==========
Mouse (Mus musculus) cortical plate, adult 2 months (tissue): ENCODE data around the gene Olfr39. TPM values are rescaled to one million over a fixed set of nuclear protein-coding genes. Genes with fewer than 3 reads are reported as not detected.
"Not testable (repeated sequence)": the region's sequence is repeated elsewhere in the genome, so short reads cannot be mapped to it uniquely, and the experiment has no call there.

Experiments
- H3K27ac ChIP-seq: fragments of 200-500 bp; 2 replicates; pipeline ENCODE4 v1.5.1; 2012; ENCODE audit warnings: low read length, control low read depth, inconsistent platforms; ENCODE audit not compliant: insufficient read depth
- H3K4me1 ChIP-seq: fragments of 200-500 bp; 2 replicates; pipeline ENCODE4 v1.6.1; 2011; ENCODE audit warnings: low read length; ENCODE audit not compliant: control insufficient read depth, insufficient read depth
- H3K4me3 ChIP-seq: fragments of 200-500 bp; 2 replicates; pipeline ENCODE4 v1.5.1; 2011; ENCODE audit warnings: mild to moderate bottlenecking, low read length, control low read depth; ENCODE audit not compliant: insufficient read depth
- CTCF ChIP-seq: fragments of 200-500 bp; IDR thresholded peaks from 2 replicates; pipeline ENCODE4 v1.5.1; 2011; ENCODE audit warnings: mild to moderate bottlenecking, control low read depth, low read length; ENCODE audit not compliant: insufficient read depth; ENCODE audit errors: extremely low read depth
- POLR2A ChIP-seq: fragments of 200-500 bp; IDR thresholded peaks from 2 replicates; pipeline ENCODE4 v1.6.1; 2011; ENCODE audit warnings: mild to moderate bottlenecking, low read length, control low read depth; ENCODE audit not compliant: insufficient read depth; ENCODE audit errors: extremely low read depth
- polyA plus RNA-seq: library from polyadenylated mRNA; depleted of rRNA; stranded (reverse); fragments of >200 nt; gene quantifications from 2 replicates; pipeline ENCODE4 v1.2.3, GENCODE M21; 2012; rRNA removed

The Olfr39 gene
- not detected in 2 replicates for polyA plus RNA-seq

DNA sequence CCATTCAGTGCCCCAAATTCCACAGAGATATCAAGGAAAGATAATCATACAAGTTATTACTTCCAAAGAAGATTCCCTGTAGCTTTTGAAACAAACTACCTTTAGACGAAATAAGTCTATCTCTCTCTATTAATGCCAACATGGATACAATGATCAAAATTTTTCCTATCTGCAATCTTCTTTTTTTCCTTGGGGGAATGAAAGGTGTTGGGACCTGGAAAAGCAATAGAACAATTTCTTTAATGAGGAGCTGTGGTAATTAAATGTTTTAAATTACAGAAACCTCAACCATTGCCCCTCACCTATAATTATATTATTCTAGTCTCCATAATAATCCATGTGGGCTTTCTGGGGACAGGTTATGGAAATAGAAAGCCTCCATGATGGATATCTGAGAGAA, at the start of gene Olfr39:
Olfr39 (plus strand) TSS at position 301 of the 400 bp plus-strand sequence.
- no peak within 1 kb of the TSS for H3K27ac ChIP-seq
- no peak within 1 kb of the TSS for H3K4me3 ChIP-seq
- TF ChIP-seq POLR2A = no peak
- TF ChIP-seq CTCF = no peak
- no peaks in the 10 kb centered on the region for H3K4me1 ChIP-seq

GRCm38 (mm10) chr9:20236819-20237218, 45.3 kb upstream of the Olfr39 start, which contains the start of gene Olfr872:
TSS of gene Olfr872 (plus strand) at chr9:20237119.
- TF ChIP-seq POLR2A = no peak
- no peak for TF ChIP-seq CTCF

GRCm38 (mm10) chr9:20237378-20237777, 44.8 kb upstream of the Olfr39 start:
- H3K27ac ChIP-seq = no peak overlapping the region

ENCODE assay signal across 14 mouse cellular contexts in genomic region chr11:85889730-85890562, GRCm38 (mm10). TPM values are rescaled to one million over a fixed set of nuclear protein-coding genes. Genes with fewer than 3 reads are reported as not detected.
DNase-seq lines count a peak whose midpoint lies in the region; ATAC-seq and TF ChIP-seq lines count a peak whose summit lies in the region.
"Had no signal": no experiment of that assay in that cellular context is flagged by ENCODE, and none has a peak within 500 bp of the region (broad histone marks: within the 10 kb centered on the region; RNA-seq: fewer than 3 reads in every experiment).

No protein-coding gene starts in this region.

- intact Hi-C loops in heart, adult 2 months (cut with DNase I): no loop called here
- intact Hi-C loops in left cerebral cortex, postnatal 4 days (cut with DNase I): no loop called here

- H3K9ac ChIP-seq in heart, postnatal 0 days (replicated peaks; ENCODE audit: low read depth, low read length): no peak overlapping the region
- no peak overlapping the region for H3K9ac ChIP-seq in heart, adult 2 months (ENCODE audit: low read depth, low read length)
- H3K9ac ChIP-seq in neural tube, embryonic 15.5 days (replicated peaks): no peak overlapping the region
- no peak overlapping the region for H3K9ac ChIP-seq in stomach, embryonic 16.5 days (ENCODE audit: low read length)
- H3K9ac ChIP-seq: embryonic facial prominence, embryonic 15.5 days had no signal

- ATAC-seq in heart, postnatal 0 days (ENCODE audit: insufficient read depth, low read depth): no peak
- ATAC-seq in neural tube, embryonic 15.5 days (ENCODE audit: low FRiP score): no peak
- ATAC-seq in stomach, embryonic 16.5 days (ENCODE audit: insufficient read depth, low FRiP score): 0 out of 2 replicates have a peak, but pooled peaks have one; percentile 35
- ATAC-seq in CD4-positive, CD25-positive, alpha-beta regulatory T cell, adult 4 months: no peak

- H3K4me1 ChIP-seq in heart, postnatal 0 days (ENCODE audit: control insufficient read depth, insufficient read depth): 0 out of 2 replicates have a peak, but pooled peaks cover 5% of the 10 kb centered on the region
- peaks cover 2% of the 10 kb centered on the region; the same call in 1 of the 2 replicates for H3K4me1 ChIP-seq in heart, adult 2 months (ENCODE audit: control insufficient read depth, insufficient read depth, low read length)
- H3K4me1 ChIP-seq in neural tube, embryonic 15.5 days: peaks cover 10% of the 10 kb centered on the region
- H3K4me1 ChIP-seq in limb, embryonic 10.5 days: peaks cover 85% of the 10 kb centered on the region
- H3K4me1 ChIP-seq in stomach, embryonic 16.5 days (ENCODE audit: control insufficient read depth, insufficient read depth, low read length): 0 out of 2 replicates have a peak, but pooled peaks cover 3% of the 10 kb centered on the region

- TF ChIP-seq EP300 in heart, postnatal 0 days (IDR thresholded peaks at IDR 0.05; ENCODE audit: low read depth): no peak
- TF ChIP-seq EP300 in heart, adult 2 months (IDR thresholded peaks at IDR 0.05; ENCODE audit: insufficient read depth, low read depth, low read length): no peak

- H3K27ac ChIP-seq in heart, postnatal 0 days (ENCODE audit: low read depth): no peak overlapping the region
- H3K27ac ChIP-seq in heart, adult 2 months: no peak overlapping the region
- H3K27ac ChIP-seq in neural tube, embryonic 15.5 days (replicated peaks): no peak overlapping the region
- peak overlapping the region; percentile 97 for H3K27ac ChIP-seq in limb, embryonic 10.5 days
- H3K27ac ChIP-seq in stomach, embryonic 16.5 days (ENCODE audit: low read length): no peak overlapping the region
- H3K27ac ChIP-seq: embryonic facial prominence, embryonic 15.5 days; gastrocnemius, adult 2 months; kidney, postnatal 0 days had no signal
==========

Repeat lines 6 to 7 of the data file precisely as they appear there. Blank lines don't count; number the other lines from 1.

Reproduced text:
- H3K4me3 ChIP-seq: fragments of 200-500 bp; 2 replicates; pipeline ENCODE4 v1.5.1; 2011; ENCODE audit warnings: mild to moderate bottlenecking, low read length, control low read depth; ENCODE audit not compliant: insufficient read depth
- CTCF ChIP-seq: fragments of 200-500 bp; IDR thresholded peaks from 2 replicates; pipeline ENCODE4 v1.5.1; 2011; ENCODE audit warnings: mild to moderate bottlenecking, control low read depth, low read length; ENCODE audit not compliant: insufficient read depth; ENCODE audit errors: extremely low read depth